SecomTech
SecomTech 19 Aug 2016

Firstly, I either lodge with DPS or do not take a deposit...secondly, If a tenant has not received a confirmation their deposit is secured with either a scheme or in an insured account with an agent/landlord,...

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jasonevans
jasonevans 19 Aug 2016

Belvoir has over 15 years of experience in property lettings, buying and renting and is one of the best agencies I know about. I have heard that they revived an award for the hard work. Really amazing...

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jasonevans
jasonevans 19 Aug 2016

Usually these areas are least affected when it comes to unexpected economical collapse.

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TheWaspNestRemover
TheWaspNestRemover 11 Aug 2016

You agree to pay for the treatment needed to get rid of fleas, ants, mice, wasps nests and other pests unless you can prove that these are a result of us not meeting our repairing responsibilities or these...

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madisonwelch80
madisonwelch80 02 Aug 2016

16% is quite a raise. Let's hope this tendency won't continue for long.

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madisonwelch80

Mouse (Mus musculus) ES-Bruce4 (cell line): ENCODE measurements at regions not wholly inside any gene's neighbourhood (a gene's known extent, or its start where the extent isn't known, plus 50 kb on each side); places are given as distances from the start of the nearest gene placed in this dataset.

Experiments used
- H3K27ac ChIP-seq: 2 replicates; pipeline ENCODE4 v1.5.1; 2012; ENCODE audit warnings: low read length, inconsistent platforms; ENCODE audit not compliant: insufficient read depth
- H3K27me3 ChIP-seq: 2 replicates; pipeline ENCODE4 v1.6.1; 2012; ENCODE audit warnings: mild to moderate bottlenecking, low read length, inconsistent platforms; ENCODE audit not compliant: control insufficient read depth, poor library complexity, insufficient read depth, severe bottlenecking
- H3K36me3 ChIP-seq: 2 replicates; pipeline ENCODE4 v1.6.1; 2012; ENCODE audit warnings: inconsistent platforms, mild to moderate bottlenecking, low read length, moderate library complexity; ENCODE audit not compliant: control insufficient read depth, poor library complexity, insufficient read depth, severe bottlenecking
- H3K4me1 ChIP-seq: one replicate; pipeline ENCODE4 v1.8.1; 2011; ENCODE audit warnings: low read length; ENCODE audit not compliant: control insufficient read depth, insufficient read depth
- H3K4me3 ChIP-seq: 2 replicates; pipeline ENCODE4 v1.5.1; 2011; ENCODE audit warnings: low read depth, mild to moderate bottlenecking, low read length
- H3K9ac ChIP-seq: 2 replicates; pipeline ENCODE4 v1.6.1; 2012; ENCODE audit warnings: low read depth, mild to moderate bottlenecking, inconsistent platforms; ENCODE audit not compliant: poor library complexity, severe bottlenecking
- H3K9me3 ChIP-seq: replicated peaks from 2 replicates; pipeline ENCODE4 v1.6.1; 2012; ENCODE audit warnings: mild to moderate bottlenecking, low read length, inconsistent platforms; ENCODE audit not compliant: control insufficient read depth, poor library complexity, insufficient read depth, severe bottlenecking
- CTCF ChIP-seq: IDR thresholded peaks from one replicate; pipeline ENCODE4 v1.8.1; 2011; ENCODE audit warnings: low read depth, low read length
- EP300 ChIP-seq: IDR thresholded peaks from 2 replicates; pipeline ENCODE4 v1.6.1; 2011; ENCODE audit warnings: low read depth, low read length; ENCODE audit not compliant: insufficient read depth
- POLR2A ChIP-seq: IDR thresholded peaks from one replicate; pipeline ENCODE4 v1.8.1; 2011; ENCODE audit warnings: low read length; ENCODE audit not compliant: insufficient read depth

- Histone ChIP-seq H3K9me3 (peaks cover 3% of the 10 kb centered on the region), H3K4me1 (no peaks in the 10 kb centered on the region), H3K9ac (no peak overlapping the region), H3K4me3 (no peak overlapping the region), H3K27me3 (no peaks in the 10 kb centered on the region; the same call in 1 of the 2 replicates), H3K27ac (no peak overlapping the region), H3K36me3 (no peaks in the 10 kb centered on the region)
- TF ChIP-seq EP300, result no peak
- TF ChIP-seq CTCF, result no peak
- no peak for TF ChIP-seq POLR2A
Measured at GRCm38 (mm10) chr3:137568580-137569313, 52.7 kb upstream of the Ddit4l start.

madisonwelch80 02 Aug 2016

?66,963 is a serious price drop However buying a property it a serious investment only small percentage of the UK population could afford.

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madisonwelch80
madisonwelch80 02 Aug 2016

Wow, it kind of surprised me. I mean counting on mom and dad's bank even after retirement is too much. That's the moment in life when one should have ensured themselves. I am shocked.

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AbbieP.
AbbieP. 22 Jul 2016

"While house prices in the most expensive eleven boroughs have declined values in the cheapest eleven boroughs continue to rise" - not a nice way to even out the price range. London is overrated as it

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AbbieP.
AbbieP. 21 Jul 2016

And try to profit from your decisions, I may add

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CommercialTrust
CommercialTrust 19 Jul 2016

Retirement investment has always been one of the biggest draws of buy to let. And the buy-to-let demographic is, on balance, older. (Over a third of our applicants are over 50 at the time of application.) It...

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Forrest Wheatey
Forrest Wheatey 11 Jul 2016

I find the time perfect for ever home-owner wannabe. Prices should slowly, but steadily drop, at least for the inner buyer. Making it harder for outsiders to buy properties (the whole Brexit thing means...

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property guru
property guru 11 Jul 2016

Why should Ajay even have to be looking for it. It should be public knowledge. Why is not just publish each years and to were it is and be AUDITED. Accountability.